Answers to the research questions as well as the issues that popped up throughout the formulation of this study will dictate the methods and methodology I used. My unstructured moments of explanation and the need for narrative elucidations will guide my inquiry into gym culture and the effects of personal training on the body (Lapan, Quartaroli, and Riemer, 2011; p. 67). First, during the study, I did not need to know the exact number of women and men in the facilities to determine the gender with the highest attendance; I wanted to know why. Secondly, I did not need to determine on a scale of 1-5 how comfortable women were whenever they entered the male-dominated facilities; my focus was to understand how they dealt with the discomfort. In the light of this, qualitative research involves “involves an interpretative, naturalistic approach to its subject matter…. qualitative researchers study aspects in their natural environments, to make sense of or interpret observable facts regarding the meanings people bring to them” (Maxwell, 2012; p. 43).

Of course, one of my objectives was to determine the effects of physical training and exercises on the body. Qualitative research paradigm seems appropriate for my project. Remember, I not only intended to use this study to question gendered physical activities but also to establish the culture around the gendered physical activities (Andreasson, 2014; p. 67).

Initially, it seemed suitable for me to pay attention to ethnographic methodologies given Gardner and Martin-Jones (2012; p. 132) argument that ethnographic research is “hauntingly personal.” While thinking about the most appropriate methods for this project, I had in mind “the paradigms shaping men and women personal training. These paradigms are entrenched in the ever-changing cultural matrix whereby, both genders approach fitness practices through various aspects that define their sexual orientations. For instance, a woman will approach physical exercises and sport through her body, model of femininity, and in conjunction with the gender bias in an incomprehensible society.

It is evident that gym culture and personal training are different from the sports culture, which for long has sidelined women and girls. Sports cultures have always trivialized, marginalized, and prevented women and girls from participating or contributing. Participation of women in sports is suboptimal. In the light of this, there is a notion that aerobics are for women and gym is for men. Therefore, using various multi-sited participant observations alongside semi-structured interviews, I sought to know how women have intersected personal training discourses and spaces with their personal histories and sexual orientation. I focused less in their socialization and more in how the gym culture had influenced their thoughts of going to the gym. Thus, my preference for methods established in the area of Anthropology (Longhurst and Johnson, 2014; p. 54). Sparkes and Smith (2014; p. 138) assert that “while anthropological inquiries mirror the consequence of the institutional framework within which socialization processes occur, it also takes analysis a step further by recognizing the ways in which those cultural limitations are manifested in the qualitative experiences of the participants themselves.”

I used semi-structured interviews and observation simultaneously in exploring the topic. These approaches enhanced my ability to see and question while at the facilities. I was able to gather sufficient data through interviews with participants. From my observation, the frequency of women at the facilities was suboptimal. I learned that gym instructors bring women to the facilities purposely through their efforts. Besides, I found it necessary to interview the instructors as well regarding issue.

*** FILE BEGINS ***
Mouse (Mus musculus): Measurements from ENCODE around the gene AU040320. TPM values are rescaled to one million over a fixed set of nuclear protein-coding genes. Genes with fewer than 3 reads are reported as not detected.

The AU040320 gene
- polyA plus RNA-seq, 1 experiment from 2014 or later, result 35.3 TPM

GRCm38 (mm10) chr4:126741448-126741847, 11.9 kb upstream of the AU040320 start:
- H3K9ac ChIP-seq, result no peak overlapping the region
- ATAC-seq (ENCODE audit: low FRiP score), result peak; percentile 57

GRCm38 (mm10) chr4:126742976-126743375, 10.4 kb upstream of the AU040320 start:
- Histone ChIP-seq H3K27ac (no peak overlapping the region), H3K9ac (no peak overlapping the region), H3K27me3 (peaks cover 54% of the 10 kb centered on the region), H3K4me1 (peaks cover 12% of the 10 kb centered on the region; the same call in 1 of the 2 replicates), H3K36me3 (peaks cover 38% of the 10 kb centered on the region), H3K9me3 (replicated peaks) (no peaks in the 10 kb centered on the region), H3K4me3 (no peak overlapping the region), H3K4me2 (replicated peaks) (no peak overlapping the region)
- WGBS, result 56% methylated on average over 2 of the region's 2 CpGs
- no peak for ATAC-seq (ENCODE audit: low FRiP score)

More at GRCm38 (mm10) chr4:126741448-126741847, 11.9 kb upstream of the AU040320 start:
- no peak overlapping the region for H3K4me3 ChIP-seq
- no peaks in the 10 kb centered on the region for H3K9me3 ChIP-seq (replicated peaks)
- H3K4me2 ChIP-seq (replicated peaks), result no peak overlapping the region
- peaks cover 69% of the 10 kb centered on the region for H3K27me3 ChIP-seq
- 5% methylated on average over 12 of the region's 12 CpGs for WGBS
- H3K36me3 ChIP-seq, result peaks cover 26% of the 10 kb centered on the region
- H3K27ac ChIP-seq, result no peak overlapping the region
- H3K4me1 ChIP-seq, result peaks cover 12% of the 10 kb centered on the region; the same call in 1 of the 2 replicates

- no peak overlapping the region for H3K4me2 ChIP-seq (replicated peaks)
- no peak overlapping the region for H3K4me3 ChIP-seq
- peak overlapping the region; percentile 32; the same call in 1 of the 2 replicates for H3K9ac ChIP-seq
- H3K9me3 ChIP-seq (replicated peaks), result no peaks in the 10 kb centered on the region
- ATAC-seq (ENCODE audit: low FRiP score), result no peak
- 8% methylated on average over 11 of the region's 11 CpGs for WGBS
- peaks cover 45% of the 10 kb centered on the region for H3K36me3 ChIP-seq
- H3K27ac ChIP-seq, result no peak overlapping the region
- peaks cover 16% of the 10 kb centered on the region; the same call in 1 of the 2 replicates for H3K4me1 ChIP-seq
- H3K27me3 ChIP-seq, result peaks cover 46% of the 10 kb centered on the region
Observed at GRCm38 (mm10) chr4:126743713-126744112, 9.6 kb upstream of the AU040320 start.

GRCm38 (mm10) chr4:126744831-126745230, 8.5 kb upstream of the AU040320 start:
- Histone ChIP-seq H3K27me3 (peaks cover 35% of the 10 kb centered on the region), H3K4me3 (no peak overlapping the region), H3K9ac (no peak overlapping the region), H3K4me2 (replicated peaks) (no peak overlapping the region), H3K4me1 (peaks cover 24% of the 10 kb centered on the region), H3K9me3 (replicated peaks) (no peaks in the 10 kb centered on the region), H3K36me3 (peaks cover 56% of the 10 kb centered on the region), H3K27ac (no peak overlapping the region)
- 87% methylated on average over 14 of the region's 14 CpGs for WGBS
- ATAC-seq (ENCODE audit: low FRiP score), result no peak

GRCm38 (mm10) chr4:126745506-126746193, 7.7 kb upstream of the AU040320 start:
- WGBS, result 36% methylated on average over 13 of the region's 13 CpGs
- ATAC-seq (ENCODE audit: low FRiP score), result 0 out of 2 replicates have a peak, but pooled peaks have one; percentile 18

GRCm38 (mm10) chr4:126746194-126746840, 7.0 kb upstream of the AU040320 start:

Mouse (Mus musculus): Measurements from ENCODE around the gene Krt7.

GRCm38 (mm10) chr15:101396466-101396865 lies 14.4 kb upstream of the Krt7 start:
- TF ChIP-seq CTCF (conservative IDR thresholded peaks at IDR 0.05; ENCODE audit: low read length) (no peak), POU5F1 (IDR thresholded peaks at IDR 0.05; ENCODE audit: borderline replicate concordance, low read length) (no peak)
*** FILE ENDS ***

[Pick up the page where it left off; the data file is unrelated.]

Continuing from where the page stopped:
I further divided this section into two parts as follows:

Participant Observation

In participant observation, I focus on Spradley’s (2016; p. 87) comments about ethnographic perspective on cultural matrix. I selected participant observation for this study with an intention of expounding gender, personal training, and gym culture. Otherwise, it would have been hard to comprehend both gender’s fitness practices and the gym culture. My participant observation method is reflective of the transience physical training culture. Of course, I would not have managed to live in the gym exercising and making observations. However, I spent considerable time in the gym. I noticed during fieldwork that many gym-goers think about personal training even when they are not around the gym. This was also evident during my casual interviews with some participants.

Though sometimes personal training can be a personal endeavor, there is a version of the society. Normally, as time goes, gym-goers tend identify each other as a community not forgetting that people attend physical exercises at the gym for different spans of time. Some will even stop abruptly without notifying anybody. It is easy to note that a certain person who has always been at the front line in aerobic sessions not around. When he or she is missing, the gym community normally starts asking themselves many questions. The gym community will start questioning the whereabouts of their most active member. The questioning culture is common with the gym community. Besides, during the study, I could not manage to talk nor listen to everyone. This established the culture of transitory members enabling me to fit in. Personal training occurs in gym rooms. It means the culture of transient members is common with the gym community. It is obvious that people will come and leave. Some attend personal training at the gym for a few days and leave (AllenCollins, 2011; p. 187).

During my study, I kept separate notebooks for the three gym facilities. I would record notes based on demographic, ethnographic, and status variables. I did this in the field and in the gym rooms, and later compile them. I transcribed part of my written notes to form part of my software-assisted analysis. The three facilities I chose to undertake my research at were in line with the needs of my study. I engaged participant observation for approximately a year. I spent much of my research time at the facilities and in the field.

Qualitative Interviewing